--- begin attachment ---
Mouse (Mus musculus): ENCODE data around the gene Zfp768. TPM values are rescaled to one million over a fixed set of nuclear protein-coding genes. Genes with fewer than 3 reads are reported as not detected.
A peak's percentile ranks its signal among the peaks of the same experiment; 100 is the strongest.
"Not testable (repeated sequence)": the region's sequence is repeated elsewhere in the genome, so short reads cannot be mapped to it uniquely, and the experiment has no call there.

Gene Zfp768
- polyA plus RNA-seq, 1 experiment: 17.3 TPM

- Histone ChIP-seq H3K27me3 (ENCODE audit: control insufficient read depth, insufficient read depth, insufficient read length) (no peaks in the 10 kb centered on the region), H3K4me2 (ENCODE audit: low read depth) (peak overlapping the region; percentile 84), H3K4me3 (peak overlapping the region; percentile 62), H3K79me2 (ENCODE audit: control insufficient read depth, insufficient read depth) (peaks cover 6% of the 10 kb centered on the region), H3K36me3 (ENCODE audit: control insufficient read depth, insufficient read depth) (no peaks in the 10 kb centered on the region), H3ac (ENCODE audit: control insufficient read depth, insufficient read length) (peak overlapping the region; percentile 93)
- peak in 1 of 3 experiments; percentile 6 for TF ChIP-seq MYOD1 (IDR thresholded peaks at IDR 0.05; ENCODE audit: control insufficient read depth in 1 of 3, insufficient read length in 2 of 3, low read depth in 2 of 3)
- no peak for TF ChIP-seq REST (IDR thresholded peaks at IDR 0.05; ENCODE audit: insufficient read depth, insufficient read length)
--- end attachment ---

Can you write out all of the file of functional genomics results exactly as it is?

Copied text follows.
Mouse (Mus musculus): ENCODE data around the gene Zfp768. TPM values are rescaled to one million over a fixed set of nuclear protein-coding genes. Genes with fewer than 3 reads are reported as not detected.
A peak's percentile ranks its signal among the peaks of the same experiment; 100 is the strongest.
"Not testable (repeated sequence)": the region's sequence is repeated elsewhere in the genome, so short reads cannot be mapped to it uniquely, and the experiment has no call there.

Gene Zfp768
- polyA plus RNA-seq, 1 experiment: 17.3 TPM

- Histone ChIP-seq H3K27me3 (ENCODE audit: control insufficient read depth, insufficient read depth, insufficient read length) (no peaks in the 10 kb centered on the region), H3K4me2 (ENCODE audit: low read depth) (peak overlapping the region; percentile 84), H3K4me3 (peak overlapping the region; percentile 62), H3K79me2 (ENCODE audit: control insufficient read depth, insufficient read depth) (peaks cover 6% of the 10 kb centered on the region), H3K36me3 (ENCODE audit: control insufficient read depth, insufficient read depth) (no peaks in the 10 kb centered on the region), H3ac (ENCODE audit: control insufficient read depth, insufficient read length) (peak overlapping the region; percentile 93)
- peak in 1 of 3 experiments; percentile 6 for TF ChIP-seq MYOD1 (IDR thresholded peaks at IDR 0.05; ENCODE audit: control insufficient read depth in 1 of 3, insufficient read length in 2 of 3, low read depth in 2 of 3)
- no peak for TF ChIP-seq REST (IDR thresholded peaks at IDR 0.05; ENCODE audit: insufficient read depth, insufficient read length)